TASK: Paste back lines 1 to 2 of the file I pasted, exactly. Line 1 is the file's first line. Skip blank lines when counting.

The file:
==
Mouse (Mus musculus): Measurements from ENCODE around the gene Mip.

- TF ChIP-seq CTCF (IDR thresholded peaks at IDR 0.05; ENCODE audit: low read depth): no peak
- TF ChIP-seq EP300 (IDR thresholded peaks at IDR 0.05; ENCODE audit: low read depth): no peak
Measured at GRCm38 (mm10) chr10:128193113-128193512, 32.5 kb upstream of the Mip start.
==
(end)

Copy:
Mouse (Mus musculus): Measurements from ENCODE around the gene Mip.

- TF ChIP-seq CTCF (IDR thresholded peaks at IDR 0.05; ENCODE audit: low read depth): no peak